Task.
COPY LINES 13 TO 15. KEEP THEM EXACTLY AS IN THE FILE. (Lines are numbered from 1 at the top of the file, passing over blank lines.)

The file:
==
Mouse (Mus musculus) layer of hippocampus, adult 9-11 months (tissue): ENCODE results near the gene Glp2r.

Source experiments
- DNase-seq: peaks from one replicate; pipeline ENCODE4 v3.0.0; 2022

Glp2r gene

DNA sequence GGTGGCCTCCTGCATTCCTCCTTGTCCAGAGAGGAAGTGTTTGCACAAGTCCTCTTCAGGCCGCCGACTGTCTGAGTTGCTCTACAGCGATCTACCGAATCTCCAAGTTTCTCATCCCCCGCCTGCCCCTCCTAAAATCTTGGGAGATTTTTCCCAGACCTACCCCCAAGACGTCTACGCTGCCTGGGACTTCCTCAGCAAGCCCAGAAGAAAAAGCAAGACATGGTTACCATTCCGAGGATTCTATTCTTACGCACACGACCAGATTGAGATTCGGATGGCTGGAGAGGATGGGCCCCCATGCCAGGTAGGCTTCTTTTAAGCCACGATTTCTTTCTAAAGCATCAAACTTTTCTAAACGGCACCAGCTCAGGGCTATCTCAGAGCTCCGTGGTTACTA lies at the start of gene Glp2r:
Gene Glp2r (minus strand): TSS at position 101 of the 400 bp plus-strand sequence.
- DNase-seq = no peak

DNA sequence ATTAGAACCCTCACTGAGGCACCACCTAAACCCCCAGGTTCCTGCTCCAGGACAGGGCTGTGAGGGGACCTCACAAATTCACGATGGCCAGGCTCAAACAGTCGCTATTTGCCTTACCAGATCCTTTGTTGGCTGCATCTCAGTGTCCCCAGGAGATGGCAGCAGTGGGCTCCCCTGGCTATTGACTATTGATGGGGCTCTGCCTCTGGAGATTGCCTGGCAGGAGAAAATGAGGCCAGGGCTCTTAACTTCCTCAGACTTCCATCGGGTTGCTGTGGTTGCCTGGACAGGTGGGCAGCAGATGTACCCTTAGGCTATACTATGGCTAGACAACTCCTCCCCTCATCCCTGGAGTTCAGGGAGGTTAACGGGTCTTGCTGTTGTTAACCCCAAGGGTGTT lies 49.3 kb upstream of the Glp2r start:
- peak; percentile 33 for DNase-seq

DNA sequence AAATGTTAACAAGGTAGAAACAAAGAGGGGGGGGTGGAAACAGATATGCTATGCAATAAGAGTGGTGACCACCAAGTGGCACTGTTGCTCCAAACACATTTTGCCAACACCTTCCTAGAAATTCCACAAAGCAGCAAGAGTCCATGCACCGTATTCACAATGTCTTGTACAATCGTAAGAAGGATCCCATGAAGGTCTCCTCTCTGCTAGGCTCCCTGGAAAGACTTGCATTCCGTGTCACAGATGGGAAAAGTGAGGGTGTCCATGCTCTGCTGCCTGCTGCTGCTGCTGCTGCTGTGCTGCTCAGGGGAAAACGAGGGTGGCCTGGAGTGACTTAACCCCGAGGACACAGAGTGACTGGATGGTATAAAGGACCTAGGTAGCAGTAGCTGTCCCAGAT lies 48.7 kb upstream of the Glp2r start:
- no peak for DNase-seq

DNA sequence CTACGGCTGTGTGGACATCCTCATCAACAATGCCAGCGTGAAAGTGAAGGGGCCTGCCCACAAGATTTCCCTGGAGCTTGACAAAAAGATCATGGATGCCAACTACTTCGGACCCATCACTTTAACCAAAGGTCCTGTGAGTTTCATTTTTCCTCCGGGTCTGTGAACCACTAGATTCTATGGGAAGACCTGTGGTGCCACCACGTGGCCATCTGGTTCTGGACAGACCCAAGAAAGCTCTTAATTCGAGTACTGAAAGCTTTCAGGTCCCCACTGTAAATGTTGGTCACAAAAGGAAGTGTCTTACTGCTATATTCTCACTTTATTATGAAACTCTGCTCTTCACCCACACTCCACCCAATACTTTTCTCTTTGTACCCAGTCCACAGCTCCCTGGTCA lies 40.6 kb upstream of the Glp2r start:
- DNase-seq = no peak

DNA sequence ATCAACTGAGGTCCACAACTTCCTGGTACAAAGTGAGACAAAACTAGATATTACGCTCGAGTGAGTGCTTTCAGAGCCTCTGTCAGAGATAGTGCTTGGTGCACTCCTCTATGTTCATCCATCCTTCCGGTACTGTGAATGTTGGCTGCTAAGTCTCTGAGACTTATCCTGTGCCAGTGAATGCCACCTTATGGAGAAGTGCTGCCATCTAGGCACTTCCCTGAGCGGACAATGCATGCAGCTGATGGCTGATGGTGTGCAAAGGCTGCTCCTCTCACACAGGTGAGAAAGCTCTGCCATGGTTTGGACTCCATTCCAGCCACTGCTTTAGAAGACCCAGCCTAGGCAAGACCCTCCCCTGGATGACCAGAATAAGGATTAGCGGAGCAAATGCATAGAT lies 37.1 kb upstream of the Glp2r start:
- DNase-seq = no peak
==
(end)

- DNase-seq = no peak

DNA sequence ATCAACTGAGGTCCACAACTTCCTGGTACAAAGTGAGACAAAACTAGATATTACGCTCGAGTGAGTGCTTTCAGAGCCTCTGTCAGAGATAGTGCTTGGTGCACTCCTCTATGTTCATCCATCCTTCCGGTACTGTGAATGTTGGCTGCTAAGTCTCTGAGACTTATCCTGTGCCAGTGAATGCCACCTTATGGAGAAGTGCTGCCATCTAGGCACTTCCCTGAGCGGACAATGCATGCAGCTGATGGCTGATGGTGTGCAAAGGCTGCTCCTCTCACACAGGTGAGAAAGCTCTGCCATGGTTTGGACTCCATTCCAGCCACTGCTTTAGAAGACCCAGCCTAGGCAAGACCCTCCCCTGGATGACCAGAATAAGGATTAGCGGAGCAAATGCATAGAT lies 37.1 kb upstream of the Glp2r start:
- DNase-seq = no peak